We investigated the association between self-reported alcohol ingestion and colorectal cancer in a cohort of male smokers in Finland. Among 27,109 men aged 50 to 69 years, 87 colon and 53 rectal cases were diagnosed during the five to eight years of follow-up. Among drinkers, colorectal cancer risk increased with the amount of alcohol consumed (P trend = 0.01) with risk increasing by 17 percent for each drink consumed. Both beer and spirits contributed to this increased risk. Further analyses revealed that the positive association with alcohol was primarily for colon cancer (P trend = 0.01). Interestingly, risk of colorectal cancer associated with drinking (cf self-reported abstinence) changed with follow-up time, suggesting an inverse association for alcohol early in follow-up, and a positive association after about three-and-a-half years of follow-up. Follow-up time did not modify the positive association with amount of alcohol among drinkers, however. Results also indicated that beta-carotene supplementation may attenuate the effect of alcohol on colorectal cancer risk among drinkers. In conclusion, this study supports a role for alcohol in colon carcinogenesis and suggests that similar studies should evaluate carefully the effects of lifetime drinking habits and recent abstinence.
We evaluated the association between alcohol intake and lung cancer in a trial-based cohort in Finland, the Alpha-Tocopherol, Beta-Carotene Cancer Prevention Study (ATBC Study).
During an average of 7.7 years of follow-up, 1059 lung cancer cases were diagnosed among the 27,111 male smokers with complete alcohol and dietary information. The relationship between alcohol and lung cancer was assessed in multivariate Cox regression models that adjusted for age, smoking, body mass index and intervention group.
Nondrinkers, 11% of the study population, were at increased lung cancer risk compared to drinkers (RR = 1.2, 95% CI: 1.0-1.4), possibly due to the inclusion of ex-drinkers who had stopped drinking for health reasons. Among drinkers only, we observed no association between lung cancer and total ethanol or specific beverage (beer, wine, spirits) intake. We found no significant effect modification by level of smoking, dietary micronutrients or trial intervention group; however, for men in the highest quartile of alcohol intake, we observed a slight increase in risk for lighter smokers (30 cigarettes/day).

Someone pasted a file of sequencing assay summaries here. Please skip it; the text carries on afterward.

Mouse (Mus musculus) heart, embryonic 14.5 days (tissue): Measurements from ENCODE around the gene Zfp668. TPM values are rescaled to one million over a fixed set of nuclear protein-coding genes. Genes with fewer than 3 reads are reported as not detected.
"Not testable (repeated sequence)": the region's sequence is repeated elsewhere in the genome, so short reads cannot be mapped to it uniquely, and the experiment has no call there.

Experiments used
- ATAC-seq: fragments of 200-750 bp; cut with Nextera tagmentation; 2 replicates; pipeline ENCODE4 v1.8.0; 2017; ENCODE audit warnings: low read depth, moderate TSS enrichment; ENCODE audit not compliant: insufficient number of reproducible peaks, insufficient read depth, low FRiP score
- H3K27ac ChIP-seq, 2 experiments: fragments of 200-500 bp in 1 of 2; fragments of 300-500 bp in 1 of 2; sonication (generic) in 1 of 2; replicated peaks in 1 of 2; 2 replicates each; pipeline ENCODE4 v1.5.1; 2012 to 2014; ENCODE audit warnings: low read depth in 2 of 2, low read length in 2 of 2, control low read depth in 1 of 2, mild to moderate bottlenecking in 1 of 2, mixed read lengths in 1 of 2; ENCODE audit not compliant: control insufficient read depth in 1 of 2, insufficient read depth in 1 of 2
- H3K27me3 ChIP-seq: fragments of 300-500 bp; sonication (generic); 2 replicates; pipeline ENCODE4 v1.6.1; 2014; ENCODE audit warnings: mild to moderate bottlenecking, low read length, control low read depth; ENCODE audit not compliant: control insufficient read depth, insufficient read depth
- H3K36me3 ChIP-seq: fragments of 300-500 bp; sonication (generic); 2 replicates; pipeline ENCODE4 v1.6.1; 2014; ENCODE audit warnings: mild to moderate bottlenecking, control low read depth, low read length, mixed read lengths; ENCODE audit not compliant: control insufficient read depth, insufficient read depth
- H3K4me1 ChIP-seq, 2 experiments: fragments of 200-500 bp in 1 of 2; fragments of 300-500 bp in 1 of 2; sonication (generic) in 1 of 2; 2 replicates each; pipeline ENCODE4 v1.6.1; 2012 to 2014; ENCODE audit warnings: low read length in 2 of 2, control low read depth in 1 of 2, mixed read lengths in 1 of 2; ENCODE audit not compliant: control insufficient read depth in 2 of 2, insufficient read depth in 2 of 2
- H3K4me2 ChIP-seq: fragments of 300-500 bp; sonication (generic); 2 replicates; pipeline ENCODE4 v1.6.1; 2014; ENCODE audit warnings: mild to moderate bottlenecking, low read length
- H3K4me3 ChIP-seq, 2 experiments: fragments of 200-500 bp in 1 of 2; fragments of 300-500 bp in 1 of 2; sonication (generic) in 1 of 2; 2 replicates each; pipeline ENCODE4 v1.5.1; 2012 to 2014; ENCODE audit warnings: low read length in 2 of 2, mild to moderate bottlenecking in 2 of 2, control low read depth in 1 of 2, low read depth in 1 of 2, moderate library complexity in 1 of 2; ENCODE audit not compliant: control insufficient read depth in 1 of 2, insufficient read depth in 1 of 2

We concluded that alcohol consumption was not a risk factor for lung cancer among male cigarette smokers, and its effect was not significantly modified by other factors, notably smoking history.
A genome-wide association study among Europeans related polymorphisms of the Toll-like receptor (TLR) locus at 4p14 and the Fc? receptor 2a locus at 1q23.3 to Helicobacter pylori serologic status. We replicated associations of 4p14 but not 1q23.3 with anti-Helicobacter pylori antibodies in 1402 Finnish males. Importantly, our analysis clarified that the phenotype affected by 4p14 is quantitative level of these antibodies rather than association with seropositivity per se. In addition, we annotated variants at 4p14 as expression quantitative trait loci (eQTL) associated with TLR6/10 and FAM114A1. Our findings suggest that 4p14 polymorphisms are linked to host immune response to H. pylori infection but not to its acquisition.
A nested case-control study was conducted within the Alpha-Tocopherol, Beta-Carotene Cancer Prevention Study cohort to test for associations between selected B-vitamins (folate, vitamin B(6), vitamin B(12)) and incident lung cancer. This trial was conducted in Finland between 1985 and 1993. Serum was analyzed for these nutrients and homocysteine among 300 lung cancer cases and matched controls (1:1). Odds ratios and 95% confidence intervals were determined in conditional and unconditional (controlling for the matching factors) logistic regression models, after adjusting for body mass index, years of smoking, and number of cigarettes smoked per day. No significant associations were seen between serum folate, vitamin B(12), or homocysteine and lung cancer risk. The authors found significantly lower risk of lung cancer among men who had higher serum vitamin B(6) levels. Compared with men with the lowest vitamin B(6) concentration, men in the fifth quintile had about one half of the risk of lung cancer (odds ratio = 0.51; 95% confidence interval: 0.23, 0.93; p-trend = 0.02). Adjusting for any of the other serum factors (folate, B(12), and homocysteine) either alone or jointly did not significantly alter these estimates. This is the first report from a prospectively conducted study to suggest a role for vitamin B(6) in lung cancer.